Hepburn probably comes closest to challenging this generalization. She injects a great deal of energy and charisma into the film, so serious fans of the actress will likely find a lot more to enjoy here than I did. Even so, her casting feels like a double-edged sword: she delivers star power, but it comes at the cost of the movie. Hepburn was in her mid-20s when the movie was made, which certainly isn't unusual for performers portraying teenagers. But Hepburn's intensity and power make her feel older, rather than younger. I can't guarantee some of that isn't my subconscious imposing my impression of Hepburn from her subsequent career, but - again - for modern audiences likely to experience a similar disconnect, the cause is academic. On top of that, the supporting cast is pretty forgettable.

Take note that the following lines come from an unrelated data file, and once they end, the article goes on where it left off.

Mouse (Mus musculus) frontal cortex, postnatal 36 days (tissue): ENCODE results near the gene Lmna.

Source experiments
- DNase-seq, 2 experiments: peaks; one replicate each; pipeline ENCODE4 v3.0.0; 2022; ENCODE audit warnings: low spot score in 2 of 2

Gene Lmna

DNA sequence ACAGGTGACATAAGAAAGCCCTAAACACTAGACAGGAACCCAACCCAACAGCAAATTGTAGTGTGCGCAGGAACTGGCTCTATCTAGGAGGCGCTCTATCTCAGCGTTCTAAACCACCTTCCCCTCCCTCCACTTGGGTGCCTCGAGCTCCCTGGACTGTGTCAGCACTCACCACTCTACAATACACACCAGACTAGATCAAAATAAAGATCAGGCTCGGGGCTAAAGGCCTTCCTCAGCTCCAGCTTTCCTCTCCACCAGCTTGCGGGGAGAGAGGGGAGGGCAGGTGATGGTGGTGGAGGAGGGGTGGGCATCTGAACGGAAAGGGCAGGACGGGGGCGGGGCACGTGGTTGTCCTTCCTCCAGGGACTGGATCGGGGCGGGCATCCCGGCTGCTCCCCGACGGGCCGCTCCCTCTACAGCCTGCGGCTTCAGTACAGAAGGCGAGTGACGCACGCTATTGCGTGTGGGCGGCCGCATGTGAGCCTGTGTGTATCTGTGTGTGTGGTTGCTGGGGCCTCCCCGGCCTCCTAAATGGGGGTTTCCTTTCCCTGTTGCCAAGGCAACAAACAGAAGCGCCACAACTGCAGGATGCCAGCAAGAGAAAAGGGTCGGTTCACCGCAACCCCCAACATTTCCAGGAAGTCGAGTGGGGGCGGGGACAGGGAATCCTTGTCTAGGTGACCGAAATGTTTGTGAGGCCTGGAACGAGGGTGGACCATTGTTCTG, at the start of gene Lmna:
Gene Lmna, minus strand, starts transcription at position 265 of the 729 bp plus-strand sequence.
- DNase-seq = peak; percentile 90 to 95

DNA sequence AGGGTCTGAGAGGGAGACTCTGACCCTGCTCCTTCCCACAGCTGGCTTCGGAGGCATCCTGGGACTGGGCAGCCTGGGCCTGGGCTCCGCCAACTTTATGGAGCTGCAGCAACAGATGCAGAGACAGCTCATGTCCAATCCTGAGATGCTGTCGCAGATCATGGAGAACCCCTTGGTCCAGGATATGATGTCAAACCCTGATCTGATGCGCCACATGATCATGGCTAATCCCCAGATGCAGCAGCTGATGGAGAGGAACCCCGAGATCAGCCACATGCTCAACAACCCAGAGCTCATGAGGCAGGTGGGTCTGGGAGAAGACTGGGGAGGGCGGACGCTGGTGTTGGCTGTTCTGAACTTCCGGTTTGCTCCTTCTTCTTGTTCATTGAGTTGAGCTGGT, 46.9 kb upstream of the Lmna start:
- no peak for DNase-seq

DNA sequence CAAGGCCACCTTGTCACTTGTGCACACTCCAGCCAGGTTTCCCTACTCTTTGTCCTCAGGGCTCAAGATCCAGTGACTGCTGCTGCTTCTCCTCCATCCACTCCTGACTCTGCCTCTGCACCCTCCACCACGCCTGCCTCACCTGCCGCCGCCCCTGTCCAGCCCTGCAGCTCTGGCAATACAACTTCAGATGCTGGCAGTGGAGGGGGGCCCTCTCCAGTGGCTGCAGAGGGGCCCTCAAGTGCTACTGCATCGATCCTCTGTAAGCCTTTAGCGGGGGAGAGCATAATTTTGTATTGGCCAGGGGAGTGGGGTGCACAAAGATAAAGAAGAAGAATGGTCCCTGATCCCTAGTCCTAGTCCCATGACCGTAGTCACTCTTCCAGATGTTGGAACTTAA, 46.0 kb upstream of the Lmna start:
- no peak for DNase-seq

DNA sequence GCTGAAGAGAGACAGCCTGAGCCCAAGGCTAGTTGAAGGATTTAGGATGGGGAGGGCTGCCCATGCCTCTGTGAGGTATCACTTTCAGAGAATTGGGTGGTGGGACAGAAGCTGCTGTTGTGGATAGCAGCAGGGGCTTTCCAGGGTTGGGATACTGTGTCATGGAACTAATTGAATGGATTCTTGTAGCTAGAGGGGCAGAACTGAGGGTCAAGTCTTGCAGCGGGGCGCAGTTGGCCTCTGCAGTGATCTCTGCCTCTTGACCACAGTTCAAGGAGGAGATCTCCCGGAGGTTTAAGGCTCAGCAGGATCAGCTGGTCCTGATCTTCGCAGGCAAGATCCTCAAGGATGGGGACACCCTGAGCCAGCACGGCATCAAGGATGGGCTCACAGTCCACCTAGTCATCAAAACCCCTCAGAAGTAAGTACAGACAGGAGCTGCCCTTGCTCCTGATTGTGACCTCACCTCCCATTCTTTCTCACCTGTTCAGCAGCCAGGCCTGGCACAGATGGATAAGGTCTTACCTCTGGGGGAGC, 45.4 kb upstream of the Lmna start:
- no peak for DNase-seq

Let's talk Christmas - after all, that's why we're here. And there's quite a bit to explore. The holidays account for roughly the first 30 minutes of the runtime, and they're not essential to either the plot or theme of the larger film. I'd describe this as a movie with scenes built around Christmas, rather than a piece of Christmas media.

That being said, it might be one of the most important movies ever made in terms of the evolution of Christmas movies.

Little Women was released in 1933 and - for better or worse - its success was pivotal in Hollywood's shift from more adult-oriented content to family-friendly fare. It's worth noting that, with a few exceptions, the first "talkie" Christmas movies came out after Little Women. It's not unreasonable to wonder if The opening scenes of Little Women directly inspired the production of subsequent movies.